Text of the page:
Chips for Geneva bargaining table

SECRETARY of State George Shultz and Soviet Foreign Minister Andrei Gromyko are to meet in Geneva Jan. 7 and 8 ''for a broad confidential exchange on all aspects of arms control.'' Assistant Secretary of State Richard Burt has said that ''we'd like to get the negotiations actually started in Geneva in January, and we will be working to that end.'' Thus if all goes well, the United States and the Soviet Union should soon be engaged in arms control negotiations about space, and medium-range and strategic nuclear weapons.

These negotiations are certain to have one important characteristic. They will take time. The SALT I negotiations began in November 1969 and ended in May 1972, more than 21/2 years later. The SALT II negotiations ran from November 1972 until June 1979. A new agreement, which President Reagan says must include ''real'' reductions, will be complicated and time consuming.

But new weapons deployments will not be slow. The scientific laboratories and the armsmakers will continue producing more refined and sophisticated weapons. Demand will be heavy; many will be deployed.

SALT I imposed a ceiling on missiles. But multiple-warhead missiles (MIRVs) were developed and deployed so that the same number of missiles could carry many more warheads. The arms race outpaced the negotiations and significantly lessened the agreement's effect. Technology preempted the negotiations and may do so again.

There is a solution to this problem. Secretary Shultz should propose to Foreign Minister Gromyko when they meet a moratorium on the testing and deployment of a few key weapons that would provide a negotiating pause in the arms race. This bilateral moratorium could begin at once on the basis of an informal understanding between Mr. Shultz and Mr. Gromyko. Only weapons that could be verified unilaterally would be selected, so that verification arrangements would not be necessary.

To enhance bargaining leverage, the implicit threat to end the moratorium and to resume testing and deployment of weapons would have to be real. This would mean, for example, that Congress should provide the administration with contingency funds for the MX missile. With a moratorium, the US negotiator would have flexibility at the bargaining table; he could offer the full range of deployment possibilities from zero on up.

The moratorium should include three weapons:

* Antisatellite weapons (ASATs). A stop to the testing and deployment of ASATs would put on hold the most critical US-Soviet arms control issue. Do we want to extend the arms race to outer space? Is it in our interest to agree to the deployment of ASATs and thus to a Soviet capability to threaten vital US communication links?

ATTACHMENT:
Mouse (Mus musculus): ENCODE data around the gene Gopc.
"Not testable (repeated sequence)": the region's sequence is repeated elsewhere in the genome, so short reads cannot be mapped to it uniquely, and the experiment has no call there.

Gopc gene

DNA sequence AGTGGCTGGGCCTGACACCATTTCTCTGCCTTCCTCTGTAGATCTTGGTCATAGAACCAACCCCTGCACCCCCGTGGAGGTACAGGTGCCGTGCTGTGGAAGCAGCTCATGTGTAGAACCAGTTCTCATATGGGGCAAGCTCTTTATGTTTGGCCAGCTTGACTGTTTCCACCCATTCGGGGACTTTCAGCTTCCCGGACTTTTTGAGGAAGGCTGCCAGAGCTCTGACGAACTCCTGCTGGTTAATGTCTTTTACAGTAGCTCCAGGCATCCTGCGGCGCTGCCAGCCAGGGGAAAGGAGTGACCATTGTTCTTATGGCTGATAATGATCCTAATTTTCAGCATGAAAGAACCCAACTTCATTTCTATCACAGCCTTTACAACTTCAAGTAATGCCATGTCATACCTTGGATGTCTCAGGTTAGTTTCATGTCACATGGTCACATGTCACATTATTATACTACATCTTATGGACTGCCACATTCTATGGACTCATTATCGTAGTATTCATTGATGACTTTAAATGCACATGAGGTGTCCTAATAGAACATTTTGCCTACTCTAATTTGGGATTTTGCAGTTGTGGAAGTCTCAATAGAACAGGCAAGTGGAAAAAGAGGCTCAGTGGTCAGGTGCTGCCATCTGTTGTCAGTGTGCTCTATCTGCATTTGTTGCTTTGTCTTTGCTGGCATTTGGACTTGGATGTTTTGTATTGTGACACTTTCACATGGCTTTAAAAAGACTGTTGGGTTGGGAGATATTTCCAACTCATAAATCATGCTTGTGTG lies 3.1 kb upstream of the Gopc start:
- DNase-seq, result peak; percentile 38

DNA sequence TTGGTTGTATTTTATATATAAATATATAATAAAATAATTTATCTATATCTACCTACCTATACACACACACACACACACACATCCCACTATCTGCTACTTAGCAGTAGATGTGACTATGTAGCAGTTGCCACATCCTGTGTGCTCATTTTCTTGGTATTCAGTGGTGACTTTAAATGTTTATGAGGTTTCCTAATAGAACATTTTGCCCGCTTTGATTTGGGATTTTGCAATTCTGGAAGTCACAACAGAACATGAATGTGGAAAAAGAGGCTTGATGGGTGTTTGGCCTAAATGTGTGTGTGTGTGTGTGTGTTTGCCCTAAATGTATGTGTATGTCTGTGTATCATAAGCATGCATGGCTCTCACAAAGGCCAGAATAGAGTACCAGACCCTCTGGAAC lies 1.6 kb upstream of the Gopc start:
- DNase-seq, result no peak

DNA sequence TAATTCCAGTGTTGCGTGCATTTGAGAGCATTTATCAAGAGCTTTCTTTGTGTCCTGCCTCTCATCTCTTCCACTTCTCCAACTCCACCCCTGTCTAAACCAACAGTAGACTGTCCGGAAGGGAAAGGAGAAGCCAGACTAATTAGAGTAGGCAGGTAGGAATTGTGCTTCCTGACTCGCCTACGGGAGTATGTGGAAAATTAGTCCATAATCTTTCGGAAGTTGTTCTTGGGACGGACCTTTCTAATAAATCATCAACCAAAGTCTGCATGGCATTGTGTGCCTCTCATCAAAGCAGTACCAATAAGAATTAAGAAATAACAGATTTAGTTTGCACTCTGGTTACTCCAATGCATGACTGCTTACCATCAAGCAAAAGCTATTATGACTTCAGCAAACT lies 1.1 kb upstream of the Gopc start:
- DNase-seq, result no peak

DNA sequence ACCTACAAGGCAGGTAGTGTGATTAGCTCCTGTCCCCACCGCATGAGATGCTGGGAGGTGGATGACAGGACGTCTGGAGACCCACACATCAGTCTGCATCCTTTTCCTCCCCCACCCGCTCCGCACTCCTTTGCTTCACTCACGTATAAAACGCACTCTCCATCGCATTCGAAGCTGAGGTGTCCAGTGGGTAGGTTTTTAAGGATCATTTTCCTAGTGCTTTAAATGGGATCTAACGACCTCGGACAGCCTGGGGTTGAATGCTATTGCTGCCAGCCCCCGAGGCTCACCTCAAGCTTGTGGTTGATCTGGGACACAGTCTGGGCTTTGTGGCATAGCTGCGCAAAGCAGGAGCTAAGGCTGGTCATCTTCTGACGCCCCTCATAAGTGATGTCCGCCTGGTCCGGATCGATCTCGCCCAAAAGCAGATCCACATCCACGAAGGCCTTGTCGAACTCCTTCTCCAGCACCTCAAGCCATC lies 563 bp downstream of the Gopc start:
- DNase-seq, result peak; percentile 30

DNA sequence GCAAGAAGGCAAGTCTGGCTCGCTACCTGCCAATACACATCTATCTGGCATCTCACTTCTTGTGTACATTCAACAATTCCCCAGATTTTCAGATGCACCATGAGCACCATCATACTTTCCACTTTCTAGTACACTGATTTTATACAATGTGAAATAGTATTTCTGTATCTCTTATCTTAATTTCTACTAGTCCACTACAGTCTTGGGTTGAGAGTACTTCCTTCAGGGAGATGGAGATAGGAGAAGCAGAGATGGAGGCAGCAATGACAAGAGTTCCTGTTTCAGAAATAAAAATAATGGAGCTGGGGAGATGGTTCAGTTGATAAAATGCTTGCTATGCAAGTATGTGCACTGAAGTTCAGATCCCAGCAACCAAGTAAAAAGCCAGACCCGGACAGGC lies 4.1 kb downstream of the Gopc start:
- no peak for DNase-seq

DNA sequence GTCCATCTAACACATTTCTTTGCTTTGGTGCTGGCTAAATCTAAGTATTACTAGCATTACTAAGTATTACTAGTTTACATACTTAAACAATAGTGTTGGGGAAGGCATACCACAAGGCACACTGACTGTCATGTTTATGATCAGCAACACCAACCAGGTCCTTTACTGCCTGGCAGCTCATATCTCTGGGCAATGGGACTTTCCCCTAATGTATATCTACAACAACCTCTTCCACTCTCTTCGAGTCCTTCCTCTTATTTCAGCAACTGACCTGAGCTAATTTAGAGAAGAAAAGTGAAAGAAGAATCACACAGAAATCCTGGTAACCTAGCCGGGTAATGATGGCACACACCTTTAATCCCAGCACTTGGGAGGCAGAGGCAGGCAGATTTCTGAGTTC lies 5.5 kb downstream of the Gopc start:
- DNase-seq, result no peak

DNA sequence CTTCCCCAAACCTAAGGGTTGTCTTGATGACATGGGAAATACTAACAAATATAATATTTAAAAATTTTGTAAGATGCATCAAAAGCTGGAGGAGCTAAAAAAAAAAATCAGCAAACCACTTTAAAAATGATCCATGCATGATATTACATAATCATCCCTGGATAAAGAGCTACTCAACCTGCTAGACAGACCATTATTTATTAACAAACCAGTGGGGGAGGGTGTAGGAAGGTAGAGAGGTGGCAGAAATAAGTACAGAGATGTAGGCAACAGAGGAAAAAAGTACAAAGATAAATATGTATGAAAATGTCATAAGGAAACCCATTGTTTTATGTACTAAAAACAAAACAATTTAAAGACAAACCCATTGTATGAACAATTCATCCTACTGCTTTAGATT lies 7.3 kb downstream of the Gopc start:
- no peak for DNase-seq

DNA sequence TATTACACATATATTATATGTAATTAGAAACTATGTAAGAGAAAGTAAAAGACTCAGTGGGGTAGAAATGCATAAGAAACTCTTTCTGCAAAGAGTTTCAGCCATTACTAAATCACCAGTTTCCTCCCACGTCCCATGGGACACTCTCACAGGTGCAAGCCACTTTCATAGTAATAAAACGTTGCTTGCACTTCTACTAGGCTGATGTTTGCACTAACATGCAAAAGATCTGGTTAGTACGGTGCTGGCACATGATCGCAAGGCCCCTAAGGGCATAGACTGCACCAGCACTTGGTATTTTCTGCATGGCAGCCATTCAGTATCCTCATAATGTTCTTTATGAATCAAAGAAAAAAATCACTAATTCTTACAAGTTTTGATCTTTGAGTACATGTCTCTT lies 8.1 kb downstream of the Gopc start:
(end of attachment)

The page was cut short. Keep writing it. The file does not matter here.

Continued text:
* Multiple-warhead missiles (MIRVed ICBMs). The highly accurate MIRVed and ICBM missile is the most dangerous and deadly weapon in the arsenal of either country. In a crisis both sides would be acutely aware that many warheads could be destroyed by a few enemy missiles. Both sides would feel they must be used or lost to use. The pressures for a first strike would mount. Should not priority be given to the reduction of these dangerous weapons?

* Sea-launched cruise missiles (SLCMs). The rationale for deploying SLCMs is questionable. The administration says they are needed as a ''strategic reserve, '' presumably for a ''protracted'' nuclear war. SLCMs would be hard to verify; their deployment could create a gaping hole in arms control. Should SLCMs be banned?

And depending on allied views, the moratorium should include medium-range missiles (the Soviet SS-20 and the US Pershing II and ground-launched cruise missiles). There is a wide spectrum of opinion in Europe on the desirability of US medium-range missile deployments in Western Europe. The British, German, and French governments favor the deployments, as does the Italian government, although with serious reservations. The Dutch and Belgian governments, and the major opposition parties in Britain and Germany, do not. A moratorium might eventually end this division and result in a united policy.

US-Soviet negotiations on nuclear arms control will not slow the nuclear arms race. The arms race could even accelerate if each side justified new weapons as bargaining chips for the negotiations. That was the case in SALT with MIRVs and cruise missiles. A moratorium on certain key weapons would ensure that significant arms reduction remained a plausible result of the forthcoming negotiations, consistent with President Reagan's declared objective.

David Linebaugh, formerly a deputy assistant director of the US Arms Control and Disarmament Agency, is a member of the Committee for National Security.

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